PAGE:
In an offer, the 'hlang-send' values are the language(s) the offerer is willing to use when sending using the media, and the 'hlang-recv' values are the language(s) the offerer is willing to use when receiving using the media. The values from all instances of the attribute constitute a list of languages in preference order (first is most preferred). When a media is intended for interactive communication using a language in one direction only (such as a user sending using text and receiving using audio), either hlang-send or hlang-recv MAY be omitted. When a media is not primarily intended for language (for example, a video or audio stream intended for background only) both SHOULD be omitted. Otherwise, both SHOULD have the same values in the same order. The two SHOULD NOT be set to languages which are difficult to match together (e.g., specifying a desire to send audio in Hungarian and receive audio in Portuguese will make it difficult to successfully complete the call).

In an answer, 'hlang-send' is the language the answerer will send when using the media (which in most cases is one of the languages in the offer's 'hlang-recv'), and 'hlang-recv' is the language the answerer expects to receive in the media (which in most cases is one of the languages in the offer's 'hlang-send').

Each value MUST be a language tag per BCP 47 [RFC5646]. BCP 47 describes mechanisms for matching language tags. Note that [RFC5646] Section 4.1 advises to "tag content wisely" and not include unnecessary subtags.

In an offer, each language tag value MAY have an asterisk appended as the last character. An asterisk appended to any value indicates a request by the caller to not fail the call if there is no language in common. See Section 5.3 for more information and discussion.

When placing an emergency call, and in any other case where the language cannot be inferred from context, in an offer each media stream primarily intended for human language communication SHOULD specify both (or for asymmetrical language use, one of) the 'hlang-send' and 'hlang-recv' attributes.

Note that while signed language tags are used with a video stream to indicate sign language, a spoken language tag for a video stream in parallel with an audio stream with the same spoken language tag indicates a request for a supplemental video stream to see the speaker.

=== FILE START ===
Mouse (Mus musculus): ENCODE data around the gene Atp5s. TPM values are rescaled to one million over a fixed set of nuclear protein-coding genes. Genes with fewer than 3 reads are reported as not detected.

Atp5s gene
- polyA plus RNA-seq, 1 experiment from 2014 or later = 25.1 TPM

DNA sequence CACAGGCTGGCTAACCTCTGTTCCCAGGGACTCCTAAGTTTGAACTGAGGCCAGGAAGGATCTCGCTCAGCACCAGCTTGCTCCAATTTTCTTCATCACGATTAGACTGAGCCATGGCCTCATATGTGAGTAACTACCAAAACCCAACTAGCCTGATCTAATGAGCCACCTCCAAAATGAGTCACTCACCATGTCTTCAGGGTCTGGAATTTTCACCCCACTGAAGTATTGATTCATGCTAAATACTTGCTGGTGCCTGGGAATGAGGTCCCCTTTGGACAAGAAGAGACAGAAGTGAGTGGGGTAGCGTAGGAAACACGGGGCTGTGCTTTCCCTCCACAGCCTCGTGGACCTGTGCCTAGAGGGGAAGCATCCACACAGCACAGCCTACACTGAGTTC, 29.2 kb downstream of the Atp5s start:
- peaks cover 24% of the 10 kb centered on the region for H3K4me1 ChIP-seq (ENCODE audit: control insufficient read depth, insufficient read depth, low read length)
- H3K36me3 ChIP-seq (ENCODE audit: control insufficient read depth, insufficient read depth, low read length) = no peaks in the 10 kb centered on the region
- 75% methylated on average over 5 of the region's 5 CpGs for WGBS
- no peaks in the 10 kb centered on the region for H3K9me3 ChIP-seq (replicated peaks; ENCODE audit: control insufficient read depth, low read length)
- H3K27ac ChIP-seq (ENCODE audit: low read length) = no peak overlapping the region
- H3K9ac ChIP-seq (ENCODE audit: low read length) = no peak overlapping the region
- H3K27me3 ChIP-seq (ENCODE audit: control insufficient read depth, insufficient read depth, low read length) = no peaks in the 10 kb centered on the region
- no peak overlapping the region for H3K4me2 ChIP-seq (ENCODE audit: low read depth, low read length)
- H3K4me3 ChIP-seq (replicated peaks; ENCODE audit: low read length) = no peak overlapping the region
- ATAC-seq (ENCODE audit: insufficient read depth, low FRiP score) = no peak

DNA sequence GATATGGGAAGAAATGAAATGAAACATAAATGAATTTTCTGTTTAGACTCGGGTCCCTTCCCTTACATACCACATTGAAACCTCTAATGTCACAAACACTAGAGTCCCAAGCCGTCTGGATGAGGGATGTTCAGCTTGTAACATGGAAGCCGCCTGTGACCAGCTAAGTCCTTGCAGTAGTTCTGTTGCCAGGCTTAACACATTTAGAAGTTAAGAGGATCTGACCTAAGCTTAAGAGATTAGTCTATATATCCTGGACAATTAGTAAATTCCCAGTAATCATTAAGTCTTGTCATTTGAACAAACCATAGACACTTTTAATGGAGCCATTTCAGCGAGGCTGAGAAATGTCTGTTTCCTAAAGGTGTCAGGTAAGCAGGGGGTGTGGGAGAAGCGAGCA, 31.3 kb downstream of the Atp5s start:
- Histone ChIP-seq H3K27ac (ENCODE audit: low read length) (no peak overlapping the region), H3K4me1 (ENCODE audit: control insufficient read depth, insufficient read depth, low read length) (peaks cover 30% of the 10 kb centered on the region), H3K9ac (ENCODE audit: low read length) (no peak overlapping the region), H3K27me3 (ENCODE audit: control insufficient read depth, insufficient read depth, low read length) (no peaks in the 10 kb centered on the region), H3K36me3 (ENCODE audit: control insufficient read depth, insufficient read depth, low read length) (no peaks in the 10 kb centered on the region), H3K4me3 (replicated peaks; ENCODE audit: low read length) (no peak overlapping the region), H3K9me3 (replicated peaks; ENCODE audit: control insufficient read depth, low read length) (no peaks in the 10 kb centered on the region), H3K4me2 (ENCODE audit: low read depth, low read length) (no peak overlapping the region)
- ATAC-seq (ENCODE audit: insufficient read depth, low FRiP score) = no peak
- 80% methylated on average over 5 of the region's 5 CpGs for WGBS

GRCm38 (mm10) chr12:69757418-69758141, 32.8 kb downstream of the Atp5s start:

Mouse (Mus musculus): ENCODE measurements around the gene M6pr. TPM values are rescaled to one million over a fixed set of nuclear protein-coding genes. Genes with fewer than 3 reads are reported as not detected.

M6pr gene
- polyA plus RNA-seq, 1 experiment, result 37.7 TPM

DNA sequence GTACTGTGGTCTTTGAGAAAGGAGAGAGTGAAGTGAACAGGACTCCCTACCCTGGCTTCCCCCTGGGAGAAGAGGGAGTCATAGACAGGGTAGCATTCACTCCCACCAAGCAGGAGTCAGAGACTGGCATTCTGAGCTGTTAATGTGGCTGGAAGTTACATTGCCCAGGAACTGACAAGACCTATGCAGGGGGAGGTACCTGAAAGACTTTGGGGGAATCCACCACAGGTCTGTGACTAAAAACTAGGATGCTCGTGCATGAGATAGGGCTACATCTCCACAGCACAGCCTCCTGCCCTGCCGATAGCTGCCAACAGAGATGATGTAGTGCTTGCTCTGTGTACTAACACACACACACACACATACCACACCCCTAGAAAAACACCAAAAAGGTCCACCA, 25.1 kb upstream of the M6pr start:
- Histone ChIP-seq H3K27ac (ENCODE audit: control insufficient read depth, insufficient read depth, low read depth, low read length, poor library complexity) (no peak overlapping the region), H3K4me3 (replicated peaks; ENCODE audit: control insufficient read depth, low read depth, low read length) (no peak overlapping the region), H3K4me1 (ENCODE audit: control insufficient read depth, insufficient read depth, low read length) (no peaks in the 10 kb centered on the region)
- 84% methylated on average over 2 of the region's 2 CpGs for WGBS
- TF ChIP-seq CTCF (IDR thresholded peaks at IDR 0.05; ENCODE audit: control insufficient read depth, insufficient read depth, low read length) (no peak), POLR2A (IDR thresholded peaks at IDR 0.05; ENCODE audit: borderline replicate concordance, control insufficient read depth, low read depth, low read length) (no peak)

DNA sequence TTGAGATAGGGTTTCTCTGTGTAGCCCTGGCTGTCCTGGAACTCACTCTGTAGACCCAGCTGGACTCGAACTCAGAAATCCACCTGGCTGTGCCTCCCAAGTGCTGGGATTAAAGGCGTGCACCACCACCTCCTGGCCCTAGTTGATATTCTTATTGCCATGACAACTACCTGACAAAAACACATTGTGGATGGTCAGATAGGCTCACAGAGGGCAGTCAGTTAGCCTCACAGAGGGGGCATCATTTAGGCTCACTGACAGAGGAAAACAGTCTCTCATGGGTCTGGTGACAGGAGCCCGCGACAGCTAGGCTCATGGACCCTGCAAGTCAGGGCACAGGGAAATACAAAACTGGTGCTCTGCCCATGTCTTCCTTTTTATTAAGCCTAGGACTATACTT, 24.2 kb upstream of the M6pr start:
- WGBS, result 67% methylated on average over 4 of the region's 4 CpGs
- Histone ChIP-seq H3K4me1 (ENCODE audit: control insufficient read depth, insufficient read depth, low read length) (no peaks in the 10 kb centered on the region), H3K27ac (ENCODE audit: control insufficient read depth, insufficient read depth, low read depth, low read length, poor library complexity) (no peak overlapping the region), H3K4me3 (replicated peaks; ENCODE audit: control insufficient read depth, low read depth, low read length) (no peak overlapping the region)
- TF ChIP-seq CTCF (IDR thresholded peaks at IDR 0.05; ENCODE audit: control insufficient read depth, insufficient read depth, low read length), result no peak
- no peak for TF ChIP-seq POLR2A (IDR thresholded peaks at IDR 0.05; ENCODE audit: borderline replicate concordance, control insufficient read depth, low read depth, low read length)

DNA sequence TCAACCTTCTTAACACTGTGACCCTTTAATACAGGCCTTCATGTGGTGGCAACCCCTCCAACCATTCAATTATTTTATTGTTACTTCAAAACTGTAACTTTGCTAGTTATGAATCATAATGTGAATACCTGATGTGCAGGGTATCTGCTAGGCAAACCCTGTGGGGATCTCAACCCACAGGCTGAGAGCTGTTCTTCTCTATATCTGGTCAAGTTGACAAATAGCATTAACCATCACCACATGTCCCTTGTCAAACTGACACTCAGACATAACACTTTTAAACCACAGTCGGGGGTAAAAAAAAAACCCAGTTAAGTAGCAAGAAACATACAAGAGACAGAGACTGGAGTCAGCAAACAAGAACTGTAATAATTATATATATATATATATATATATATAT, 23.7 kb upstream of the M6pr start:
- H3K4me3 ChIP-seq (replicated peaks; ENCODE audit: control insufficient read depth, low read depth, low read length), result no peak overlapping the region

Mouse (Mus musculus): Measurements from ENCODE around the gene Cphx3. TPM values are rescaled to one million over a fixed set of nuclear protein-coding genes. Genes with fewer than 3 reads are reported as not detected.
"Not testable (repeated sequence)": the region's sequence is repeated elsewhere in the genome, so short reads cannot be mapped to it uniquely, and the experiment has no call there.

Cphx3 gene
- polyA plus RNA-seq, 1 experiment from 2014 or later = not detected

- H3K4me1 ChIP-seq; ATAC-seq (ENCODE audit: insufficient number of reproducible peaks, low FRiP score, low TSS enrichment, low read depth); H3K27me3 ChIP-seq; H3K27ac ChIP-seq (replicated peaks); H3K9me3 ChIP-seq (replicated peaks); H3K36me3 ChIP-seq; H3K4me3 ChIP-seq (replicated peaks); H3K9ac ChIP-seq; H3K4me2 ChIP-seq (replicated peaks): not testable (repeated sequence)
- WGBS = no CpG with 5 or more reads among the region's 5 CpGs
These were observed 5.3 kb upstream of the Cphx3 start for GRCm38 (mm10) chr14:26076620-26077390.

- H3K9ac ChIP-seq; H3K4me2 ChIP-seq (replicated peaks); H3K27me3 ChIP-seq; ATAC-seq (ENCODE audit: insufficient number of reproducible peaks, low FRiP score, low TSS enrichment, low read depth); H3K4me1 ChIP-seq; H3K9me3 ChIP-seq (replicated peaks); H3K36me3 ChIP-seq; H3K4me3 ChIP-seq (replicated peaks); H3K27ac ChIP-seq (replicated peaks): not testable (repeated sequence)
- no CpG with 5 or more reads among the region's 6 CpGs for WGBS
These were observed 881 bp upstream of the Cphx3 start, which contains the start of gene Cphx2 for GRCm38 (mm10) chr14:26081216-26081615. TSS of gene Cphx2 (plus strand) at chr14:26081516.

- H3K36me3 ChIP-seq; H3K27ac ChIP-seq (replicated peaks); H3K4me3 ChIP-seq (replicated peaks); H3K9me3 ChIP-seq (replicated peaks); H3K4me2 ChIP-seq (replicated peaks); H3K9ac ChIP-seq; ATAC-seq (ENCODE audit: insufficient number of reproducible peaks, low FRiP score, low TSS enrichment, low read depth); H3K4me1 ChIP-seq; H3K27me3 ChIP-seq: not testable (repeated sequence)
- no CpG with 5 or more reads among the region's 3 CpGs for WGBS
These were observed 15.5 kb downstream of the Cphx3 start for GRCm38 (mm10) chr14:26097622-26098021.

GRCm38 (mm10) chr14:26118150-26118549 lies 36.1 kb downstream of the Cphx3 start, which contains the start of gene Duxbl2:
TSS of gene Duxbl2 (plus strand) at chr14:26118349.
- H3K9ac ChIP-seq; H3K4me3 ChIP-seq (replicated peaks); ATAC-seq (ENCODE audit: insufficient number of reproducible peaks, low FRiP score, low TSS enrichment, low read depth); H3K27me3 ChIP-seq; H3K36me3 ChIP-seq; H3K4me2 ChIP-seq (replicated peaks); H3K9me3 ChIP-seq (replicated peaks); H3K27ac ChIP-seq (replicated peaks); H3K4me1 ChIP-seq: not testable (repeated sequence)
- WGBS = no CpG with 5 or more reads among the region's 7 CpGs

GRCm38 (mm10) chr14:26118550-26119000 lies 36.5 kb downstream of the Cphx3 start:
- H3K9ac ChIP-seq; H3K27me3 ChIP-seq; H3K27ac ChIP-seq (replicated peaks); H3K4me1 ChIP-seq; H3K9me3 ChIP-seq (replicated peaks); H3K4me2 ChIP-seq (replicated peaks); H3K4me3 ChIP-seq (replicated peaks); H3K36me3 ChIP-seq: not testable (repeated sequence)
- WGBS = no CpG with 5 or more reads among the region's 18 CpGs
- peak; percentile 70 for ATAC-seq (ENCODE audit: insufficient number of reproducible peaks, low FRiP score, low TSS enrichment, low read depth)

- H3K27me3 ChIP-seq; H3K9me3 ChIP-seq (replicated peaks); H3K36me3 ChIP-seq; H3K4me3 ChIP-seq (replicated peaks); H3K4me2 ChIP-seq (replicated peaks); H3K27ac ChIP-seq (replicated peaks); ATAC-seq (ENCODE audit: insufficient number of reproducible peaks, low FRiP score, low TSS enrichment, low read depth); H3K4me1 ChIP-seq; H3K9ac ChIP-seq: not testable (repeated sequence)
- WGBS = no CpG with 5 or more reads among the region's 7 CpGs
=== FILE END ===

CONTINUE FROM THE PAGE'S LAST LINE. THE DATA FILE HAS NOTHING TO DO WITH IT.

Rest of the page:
Clients acting on behalf of end users are expected to set one or both 'hlang-send' and 'hlang-recv' attributes on each media stream primarily intended for human communication in an offer when placing an outgoing session, and either ignore or take into consideration the attributes when receiving incoming calls, based on local configuration and capabilities. Systems acting on behalf of call centers and PSAPs are expected to take into account the values when processing inbound calls.

Note that media and language negotiation might result in more media streams being accepted than are needed by the users (e.g., if more preferred and less preferred combinations of media and language are all accepted). This is not a problem.

5.3. No Language in Common

A consideration with the ability to negotiate language is if the call proceeds or fails if the callee does not support any of the languages requested by the caller. This document does not mandate either behavior, although it does provide a way for the caller to indicate a preference for the call succeeding when there is no language in common. It is OPTIONAL for the callee to honor this preference. For example, a PSAP is likely to attempt the call even without an indicated preference when there is no language in common, while a call center might choose to fail the call.

The mechanism for indicating this preference is that, in an offer, if the last character of any of the 'hlang-recv' or 'hlang-send' values is an asterisk, this indicates a request to not fail the call. The called party MAY ignore the indication, e.g., for the emergency services use case, regardless of the absence of an asterisk, a PSAP will likely not fail the call; some call centers might reject a call even if the offer contains a language with an asterisk.

If the call is rejected due to lack of any languages in common, it is suggested to use SIP response code 488 (Not Acceptable Here) or 606 (Not Acceptable) [RFC3261] and include a Warning header field [RFC3261] in the SIP response. The Warning header field contains a warning code of [TBD: IANA VALUE, e.g., 308] and a warning text indicating that there are no mutually-supported languages; the text SHOULD also contain the supported languages and media.


5.4. Undefined Combinations

With the exception of the case mentioned in Section 5.2 (a spoken language tag for a video stream in parallel with an audio stream with the same spoken language tag), the behavior when specifying a spoken/written language tag for a video media stream, or a signed language tag for an audio or text media stream, is not defined.

5.5. Examples

Some examples are shown below. Only the most directly relevant portions of the SDP block are shown, for clarity.

An offer or answer indicating spoken English both ways:

An offer or answer indicating American Sign Language both ways, and requesting that the call proceed even if the callee does not support the language: